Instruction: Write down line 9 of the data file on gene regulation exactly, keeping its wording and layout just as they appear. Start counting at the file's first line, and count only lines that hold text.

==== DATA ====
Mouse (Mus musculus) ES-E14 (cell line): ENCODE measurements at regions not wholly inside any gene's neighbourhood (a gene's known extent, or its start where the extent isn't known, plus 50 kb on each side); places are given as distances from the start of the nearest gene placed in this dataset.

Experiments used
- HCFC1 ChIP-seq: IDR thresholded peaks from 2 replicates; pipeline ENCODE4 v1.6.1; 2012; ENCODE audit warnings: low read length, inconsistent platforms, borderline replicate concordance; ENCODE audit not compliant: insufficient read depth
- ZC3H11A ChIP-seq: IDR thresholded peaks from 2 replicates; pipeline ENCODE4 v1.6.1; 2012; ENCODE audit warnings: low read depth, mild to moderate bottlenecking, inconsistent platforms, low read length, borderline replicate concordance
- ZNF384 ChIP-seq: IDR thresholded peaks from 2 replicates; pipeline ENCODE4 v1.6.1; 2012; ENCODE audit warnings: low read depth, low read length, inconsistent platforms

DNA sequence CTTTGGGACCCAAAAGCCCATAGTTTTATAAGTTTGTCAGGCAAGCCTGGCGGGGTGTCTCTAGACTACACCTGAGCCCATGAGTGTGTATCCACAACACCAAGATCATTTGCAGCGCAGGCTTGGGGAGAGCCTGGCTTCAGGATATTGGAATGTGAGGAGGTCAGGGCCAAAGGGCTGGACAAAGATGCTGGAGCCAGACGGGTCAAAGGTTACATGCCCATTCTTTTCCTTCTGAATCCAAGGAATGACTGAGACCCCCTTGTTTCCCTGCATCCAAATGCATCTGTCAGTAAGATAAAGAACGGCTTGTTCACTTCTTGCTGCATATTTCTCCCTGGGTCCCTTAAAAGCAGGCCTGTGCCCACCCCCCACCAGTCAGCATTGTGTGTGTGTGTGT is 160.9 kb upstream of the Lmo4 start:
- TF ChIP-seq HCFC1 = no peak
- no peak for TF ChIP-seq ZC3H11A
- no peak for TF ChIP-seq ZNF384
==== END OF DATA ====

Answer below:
- no peak for TF ChIP-seq ZNF384